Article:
Significance statements express why a park's resources and values are important enough to merit designation as a unit of the national park system. These statements are linked to the purpose of Hagerman Fossil Beds National Monument, and are supported by data, research, and consensus. Statements of significance describe the distinctive nature of the park and why an area is important within a global, national, regional, and systemwide context. They focus on the most important resources and values that will assist in park planning and management.
The following significance statements have been identified for Hagerman Fossil Beds National Monument. (Please note that the sequence of the statements does not reflect the level of significance.)
1. The park contains globally significant paleontological resources, representing a diversity of fossils from the Pliocene. Tens of thousands of fossils have been discovered in the park, including more than 140 species of animals and plants. This includes species that were first discovered here and species that have not been found anywhere else in the world.
2. The park's paleontological resources are contained in an extensive stratigraphic record, spanning at least 500,000 years. These fossil deposits are exposed across more than 4,000 acres of the park. They record a diverse fossil landscape representative of lake, wetland, riparian, woodland, and grassland environments. The majority of the park is classified as a national natural landmark.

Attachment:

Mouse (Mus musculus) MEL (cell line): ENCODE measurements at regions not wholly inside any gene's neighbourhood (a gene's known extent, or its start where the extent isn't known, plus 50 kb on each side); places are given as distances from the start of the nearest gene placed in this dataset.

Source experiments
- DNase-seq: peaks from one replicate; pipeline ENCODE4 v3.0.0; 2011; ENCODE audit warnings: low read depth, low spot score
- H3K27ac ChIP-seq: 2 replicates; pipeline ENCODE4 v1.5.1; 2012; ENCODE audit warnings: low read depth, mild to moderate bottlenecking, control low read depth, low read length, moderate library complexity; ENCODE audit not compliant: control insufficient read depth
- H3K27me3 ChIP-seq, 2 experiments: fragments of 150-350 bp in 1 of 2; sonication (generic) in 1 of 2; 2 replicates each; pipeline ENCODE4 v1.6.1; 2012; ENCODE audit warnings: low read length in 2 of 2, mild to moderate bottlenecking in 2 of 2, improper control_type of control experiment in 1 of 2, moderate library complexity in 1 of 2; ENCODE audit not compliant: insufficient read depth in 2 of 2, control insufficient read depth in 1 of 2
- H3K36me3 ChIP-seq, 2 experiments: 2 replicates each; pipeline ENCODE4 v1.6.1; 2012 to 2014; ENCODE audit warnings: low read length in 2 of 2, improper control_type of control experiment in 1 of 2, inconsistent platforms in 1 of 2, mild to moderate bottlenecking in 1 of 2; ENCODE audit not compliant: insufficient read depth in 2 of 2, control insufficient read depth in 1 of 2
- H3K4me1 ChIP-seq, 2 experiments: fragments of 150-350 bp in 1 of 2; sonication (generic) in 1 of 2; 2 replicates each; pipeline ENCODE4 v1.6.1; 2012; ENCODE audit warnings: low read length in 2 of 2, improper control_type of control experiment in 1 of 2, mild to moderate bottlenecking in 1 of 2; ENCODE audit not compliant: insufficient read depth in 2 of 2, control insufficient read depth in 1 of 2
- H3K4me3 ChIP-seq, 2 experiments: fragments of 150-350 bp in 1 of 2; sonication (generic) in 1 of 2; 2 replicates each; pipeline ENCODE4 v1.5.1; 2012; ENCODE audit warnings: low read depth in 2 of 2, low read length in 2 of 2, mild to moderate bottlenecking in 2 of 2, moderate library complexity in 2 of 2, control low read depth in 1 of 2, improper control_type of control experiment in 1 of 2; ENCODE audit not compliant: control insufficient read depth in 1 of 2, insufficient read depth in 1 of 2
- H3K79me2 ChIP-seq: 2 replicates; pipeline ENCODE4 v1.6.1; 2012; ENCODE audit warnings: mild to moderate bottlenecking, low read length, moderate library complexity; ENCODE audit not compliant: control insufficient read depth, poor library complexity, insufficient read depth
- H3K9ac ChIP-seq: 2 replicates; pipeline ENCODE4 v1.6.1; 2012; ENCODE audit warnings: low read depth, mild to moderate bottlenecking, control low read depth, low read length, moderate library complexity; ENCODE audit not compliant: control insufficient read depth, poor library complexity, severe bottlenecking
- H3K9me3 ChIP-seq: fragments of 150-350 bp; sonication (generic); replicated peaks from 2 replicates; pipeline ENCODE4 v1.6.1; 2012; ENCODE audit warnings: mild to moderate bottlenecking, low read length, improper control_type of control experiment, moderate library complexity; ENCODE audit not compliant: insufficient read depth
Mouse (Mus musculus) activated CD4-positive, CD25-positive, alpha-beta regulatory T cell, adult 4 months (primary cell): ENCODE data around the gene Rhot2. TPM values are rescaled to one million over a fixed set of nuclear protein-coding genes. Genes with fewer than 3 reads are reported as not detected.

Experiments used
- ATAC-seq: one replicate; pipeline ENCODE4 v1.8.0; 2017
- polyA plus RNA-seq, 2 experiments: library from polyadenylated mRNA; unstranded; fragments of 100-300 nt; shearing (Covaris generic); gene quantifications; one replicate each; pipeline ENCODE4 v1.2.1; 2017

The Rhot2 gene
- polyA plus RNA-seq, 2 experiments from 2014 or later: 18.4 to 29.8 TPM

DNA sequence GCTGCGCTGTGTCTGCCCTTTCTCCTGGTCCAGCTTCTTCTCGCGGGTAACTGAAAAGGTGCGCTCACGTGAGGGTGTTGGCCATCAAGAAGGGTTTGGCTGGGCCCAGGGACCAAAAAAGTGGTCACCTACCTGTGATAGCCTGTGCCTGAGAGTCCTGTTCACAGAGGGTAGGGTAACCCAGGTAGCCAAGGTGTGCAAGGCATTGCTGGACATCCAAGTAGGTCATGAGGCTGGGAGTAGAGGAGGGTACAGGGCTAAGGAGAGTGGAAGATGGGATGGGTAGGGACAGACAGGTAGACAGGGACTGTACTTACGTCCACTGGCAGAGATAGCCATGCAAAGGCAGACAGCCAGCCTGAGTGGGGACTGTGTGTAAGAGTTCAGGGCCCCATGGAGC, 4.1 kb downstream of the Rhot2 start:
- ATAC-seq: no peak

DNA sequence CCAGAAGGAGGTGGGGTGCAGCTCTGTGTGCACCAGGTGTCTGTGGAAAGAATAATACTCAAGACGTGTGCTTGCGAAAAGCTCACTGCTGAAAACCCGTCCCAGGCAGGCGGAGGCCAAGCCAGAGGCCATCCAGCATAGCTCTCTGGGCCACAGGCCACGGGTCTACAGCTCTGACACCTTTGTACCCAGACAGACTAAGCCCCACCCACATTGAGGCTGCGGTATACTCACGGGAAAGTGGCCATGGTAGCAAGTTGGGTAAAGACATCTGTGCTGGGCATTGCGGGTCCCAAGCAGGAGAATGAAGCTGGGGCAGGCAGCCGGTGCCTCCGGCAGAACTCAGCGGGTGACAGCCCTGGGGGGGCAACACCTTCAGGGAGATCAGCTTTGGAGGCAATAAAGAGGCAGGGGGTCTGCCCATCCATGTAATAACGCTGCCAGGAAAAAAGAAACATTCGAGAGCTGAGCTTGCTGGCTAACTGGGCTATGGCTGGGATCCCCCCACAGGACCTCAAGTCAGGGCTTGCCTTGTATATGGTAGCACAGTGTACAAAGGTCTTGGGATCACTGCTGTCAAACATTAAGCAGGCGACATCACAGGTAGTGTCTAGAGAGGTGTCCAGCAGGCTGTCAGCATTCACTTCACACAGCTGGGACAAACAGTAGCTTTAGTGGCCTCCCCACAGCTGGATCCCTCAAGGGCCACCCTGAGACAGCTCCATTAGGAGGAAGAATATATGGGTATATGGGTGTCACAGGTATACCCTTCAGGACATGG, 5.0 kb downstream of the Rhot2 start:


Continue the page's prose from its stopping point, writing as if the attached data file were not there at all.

3. The fossil record at Hagerman Fossil Beds provides a detailed glimpse into life that occurred during the Pliocene period, the most recent geologic time period that experienced global warming. The expansive timeframe exposed on the monument, coupled with the species diversity it contains, provides a framework for understanding climatic change and environmental response today and in the future.
4. The species found within the Hagerman fossil record include the ancestors of species living today. Some of these descendants occur in North America, while others are now only found in distant places like Asia and South America. Hagerman's fossils contribute to a growing understanding of evolutionary relationships and distributions of species across continents.
5. The park features a fossil horse quarry recognized as one of North America's most important sites concerning the evolutionary history of the horse.
6. The fossil-rich landscape at the park is the result of 4.2 million years of geologic history of sedimentary deposition, fossilization, and erosion. The park reflects the accumulation of sediments associated with ancient Lake Idaho, the cataclysmic impacts of the Bonneville flood, and the basalt flows that affected the course of the Snake River. Collectively, past and present geologic processes contribute to the ability to access, study, and understand this remarkable fossil record at Hagerman.
7. Hagerman Fossil Beds National Monument is one of the few federally administered fossil sites specifically set aside for paleontological research. Since the Smithsonian first excavated in 1929, tens of thousands of additional fossils have been found and new fossils continue to be discovered. Research since the 1930s has led to numerous scientific publications on the descriptions of new species, changing community dynamics throughout the geologic sequence, and the site's geologic history. The opportunities and benefits from multidisciplinary research will continue to grow as additional fossil and geologic discoveries occur and new technologies emerge.